Melville Davisson Post

From Wikipedia, the free encyclopedia
Jump to: navigation, search
About 1919

Melville Davisson Post (April 19, 1869 – June 23, 1930) was an American author, born in Harrison County, West Virginia.[1] His family settled in the Clarksburg, West Virginia area in the late 18th century. He earned a law degree from West Virginia University in 1892, and was married in 1903 to Ann Bloomfield Gamble Schofield. Their one child died while an infant, and Mrs. Post died of pneumonia in 1919 which was very common during that period. He was an avid horseman, and died on June 23, 1930, after a fall from his horse, and was buried in Harrison County.[2] His boyhood home, "Templemoor", was listed on the National Register of Historic Places in 1982.[3]

Although Post's name is not immediately familiar to those outside specialist circles, many of his collections are still in print and many collections of detective fiction include works by him. Post's best-known character is the mystery-solving, justice dispensing West Virginian backwoodsman, Uncle Abner.[4] The 22 Uncle Abner tales, written between 1911 and 1928, have been called some of "the finest mysteries ever written."[4]

Post also created two other recurring characters, Sir Henry Marquis and Randolph Mason. He also wrote two non-crime novels. His total output was approximately 230 titles.[5]

Uncle Abner[edit]

Uncle Abner is Post's best-known literary creation, the character having appeared in 22 stories that were serialized in American newspapers (primarily The Saturday Evening Post) between 1911 and 1928. The first tale, "The Angel of the Lord", is perhaps the very first work in the historical mystery genre. Uncle Abner solved the mysteries that confronted him in a backwoods West Virginia community, immediately prior to the American Civil War and before the infant nation had any proper police system. He had two great attributes for his self-imposed task: a profound knowledge of and love for the Bible, and a keen observation of human actions. One example of Uncle Abner's keen deductive skills is his showing a deaf man had not written a document, because a word in it was phonetically mis-spelt.[4][6]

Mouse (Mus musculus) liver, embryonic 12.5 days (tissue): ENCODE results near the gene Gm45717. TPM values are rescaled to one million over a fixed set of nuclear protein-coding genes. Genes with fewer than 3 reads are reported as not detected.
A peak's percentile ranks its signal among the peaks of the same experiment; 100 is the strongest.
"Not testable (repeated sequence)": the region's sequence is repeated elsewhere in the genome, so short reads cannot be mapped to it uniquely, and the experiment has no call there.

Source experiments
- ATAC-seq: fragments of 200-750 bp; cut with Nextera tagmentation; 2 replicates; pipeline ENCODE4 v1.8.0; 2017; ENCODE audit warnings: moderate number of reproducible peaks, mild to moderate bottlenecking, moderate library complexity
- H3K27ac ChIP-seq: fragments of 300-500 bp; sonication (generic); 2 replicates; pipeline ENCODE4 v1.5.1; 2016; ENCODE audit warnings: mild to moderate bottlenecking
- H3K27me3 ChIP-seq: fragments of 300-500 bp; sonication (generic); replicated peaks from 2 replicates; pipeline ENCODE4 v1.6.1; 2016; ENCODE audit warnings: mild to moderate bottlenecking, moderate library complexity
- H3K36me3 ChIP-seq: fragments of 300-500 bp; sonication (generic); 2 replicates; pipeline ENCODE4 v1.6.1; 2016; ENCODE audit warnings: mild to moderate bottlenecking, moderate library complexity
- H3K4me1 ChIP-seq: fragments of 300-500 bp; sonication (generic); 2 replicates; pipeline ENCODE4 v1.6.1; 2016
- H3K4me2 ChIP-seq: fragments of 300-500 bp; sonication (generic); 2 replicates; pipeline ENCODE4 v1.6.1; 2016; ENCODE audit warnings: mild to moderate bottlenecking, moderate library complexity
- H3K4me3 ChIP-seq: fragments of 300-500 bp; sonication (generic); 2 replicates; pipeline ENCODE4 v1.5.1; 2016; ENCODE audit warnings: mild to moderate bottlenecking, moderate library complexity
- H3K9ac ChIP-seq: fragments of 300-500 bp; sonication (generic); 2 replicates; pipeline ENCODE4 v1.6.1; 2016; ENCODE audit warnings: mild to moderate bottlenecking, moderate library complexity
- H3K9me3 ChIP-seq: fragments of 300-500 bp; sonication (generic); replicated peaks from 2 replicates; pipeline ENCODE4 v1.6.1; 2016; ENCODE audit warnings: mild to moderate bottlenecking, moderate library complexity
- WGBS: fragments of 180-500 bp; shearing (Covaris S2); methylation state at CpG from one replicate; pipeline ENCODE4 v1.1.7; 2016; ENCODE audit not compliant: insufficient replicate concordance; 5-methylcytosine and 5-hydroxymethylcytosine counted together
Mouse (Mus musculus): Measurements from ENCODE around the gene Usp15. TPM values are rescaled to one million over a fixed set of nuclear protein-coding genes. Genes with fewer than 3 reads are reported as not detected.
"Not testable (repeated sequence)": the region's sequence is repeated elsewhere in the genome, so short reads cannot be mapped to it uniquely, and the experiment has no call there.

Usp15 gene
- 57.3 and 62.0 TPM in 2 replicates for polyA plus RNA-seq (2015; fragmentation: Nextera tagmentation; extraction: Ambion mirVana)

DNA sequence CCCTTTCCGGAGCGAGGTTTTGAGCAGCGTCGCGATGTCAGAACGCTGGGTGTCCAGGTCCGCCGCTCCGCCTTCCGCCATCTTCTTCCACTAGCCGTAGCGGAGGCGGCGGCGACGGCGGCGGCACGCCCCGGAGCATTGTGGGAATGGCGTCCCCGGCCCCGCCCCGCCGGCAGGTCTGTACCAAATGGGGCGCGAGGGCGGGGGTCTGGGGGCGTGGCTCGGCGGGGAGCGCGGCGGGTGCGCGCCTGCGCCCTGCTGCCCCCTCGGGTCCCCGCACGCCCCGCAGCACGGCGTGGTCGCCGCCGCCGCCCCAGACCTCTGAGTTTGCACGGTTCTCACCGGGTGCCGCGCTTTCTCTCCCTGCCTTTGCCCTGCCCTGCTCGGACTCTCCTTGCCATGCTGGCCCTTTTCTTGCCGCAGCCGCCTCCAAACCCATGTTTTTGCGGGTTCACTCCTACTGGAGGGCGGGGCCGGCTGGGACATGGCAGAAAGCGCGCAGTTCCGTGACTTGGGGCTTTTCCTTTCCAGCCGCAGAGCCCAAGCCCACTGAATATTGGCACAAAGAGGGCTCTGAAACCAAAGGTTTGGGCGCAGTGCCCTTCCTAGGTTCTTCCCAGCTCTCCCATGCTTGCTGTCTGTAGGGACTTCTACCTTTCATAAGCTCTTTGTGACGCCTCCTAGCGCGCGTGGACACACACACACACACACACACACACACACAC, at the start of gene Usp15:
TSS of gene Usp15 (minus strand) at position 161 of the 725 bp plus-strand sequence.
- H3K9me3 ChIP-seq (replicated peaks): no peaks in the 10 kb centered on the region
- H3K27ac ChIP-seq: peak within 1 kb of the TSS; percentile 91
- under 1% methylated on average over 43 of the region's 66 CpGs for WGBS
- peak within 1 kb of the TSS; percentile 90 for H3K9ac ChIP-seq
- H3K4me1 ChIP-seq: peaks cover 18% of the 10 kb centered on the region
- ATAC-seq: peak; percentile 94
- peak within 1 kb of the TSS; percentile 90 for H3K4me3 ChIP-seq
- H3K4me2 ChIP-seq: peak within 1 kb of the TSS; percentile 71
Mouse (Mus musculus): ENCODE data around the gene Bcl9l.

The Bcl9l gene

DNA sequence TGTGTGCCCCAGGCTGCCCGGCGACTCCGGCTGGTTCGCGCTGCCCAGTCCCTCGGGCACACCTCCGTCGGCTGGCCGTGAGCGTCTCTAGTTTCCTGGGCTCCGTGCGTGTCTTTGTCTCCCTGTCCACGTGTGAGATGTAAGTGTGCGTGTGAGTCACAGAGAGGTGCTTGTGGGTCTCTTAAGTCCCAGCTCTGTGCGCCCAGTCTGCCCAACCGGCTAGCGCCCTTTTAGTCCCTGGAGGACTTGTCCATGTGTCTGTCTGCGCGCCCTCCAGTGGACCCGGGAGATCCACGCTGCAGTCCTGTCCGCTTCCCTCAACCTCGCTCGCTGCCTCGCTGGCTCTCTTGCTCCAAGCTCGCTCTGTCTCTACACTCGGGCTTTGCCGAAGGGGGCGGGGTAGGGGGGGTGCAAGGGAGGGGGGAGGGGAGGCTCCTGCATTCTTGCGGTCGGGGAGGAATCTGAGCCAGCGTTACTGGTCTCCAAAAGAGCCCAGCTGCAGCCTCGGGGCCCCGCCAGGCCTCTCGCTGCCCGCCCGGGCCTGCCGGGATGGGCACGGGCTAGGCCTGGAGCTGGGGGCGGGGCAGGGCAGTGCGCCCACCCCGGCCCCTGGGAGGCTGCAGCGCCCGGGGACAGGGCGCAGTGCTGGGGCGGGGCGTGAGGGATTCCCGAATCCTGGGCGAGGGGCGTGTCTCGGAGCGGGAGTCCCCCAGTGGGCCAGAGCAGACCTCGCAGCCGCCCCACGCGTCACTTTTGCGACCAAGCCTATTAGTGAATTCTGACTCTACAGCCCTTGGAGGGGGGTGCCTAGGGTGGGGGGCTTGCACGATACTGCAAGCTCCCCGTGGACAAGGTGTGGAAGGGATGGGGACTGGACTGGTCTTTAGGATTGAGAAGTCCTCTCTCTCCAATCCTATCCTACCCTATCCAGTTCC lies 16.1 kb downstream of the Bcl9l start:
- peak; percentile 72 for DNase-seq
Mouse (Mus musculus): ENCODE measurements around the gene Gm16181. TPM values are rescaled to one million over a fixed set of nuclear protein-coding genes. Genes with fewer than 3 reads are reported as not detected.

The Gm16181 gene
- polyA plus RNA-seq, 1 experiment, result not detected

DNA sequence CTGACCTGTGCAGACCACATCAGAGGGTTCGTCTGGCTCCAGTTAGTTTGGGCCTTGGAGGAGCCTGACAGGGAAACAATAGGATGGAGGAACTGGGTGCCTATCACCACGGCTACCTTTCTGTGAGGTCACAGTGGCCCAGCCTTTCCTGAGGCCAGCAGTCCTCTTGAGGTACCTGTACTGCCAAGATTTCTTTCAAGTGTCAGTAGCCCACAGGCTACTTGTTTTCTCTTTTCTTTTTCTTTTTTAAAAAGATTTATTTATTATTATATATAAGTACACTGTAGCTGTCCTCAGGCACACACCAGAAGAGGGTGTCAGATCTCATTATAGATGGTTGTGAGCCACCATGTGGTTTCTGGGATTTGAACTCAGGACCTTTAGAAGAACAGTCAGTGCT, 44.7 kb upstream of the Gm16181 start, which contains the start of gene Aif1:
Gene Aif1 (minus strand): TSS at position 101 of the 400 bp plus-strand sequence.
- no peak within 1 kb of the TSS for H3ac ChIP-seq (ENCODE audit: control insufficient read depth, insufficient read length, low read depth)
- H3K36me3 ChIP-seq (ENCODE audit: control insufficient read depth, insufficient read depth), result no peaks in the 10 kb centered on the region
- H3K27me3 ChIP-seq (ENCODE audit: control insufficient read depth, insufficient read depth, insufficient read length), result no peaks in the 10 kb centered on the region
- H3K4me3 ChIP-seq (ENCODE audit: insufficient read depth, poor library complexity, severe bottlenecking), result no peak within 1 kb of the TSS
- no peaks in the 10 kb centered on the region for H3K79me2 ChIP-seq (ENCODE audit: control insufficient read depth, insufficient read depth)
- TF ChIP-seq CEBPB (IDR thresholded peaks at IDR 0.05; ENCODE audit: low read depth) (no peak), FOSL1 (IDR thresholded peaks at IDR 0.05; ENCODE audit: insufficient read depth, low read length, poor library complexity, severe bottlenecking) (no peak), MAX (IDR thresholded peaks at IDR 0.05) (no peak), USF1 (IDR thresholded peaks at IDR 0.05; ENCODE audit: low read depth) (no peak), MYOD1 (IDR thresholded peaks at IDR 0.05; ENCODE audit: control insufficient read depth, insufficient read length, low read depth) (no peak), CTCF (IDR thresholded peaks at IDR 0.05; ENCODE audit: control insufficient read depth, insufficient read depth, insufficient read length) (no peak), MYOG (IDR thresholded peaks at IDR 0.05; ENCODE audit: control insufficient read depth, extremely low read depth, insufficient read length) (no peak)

Ellery Queen would later call the stories "an out-of-this-world target for future detective-story writers." In his 1924 book of literary criticism Cargoes for Crusoes, Grant Overton called the publication of Post's "The Doomdorf Mystery" a "major literary event", and in Murder for Pleasure (1941), Howard Haycraft called Uncle Abner "the greatest American contribution" to the list of fictional detectives after Edgar Allan Poe's C. Auguste Dupin.[4][6]



  1. ^ Oxford Companion to Crime and Mystery Writing by Rosemary Herbert (Oxford University Press, 2000)
  2. ^ Sullivan, Ken (ed.), The West Virginia Encyclopedia, West Virginia Humanities Council, 2006. pg. 578
  3. ^ "National Register Information System". National Register of Historic Places. National Park Service. 2010-07-09. 
  4. ^ a b c d Bottum, Joseph (May 1, 2007). "America's Greatest Mystery Writer". First Things. Retrieved November 13, 2013. 
  5. ^ "e-WV - Melville Davisson Post". Retrieved 5 October 2014. 
  6. ^ a b "e-WV - Uncle Abner". Retrieved 5 October 2014. 
  • Norton, Charles A. Melville Davisson Post: Man of Many Mysteries. Bowling Green, Ohio: Bowling Green U Popular P, 1973.

External links[edit]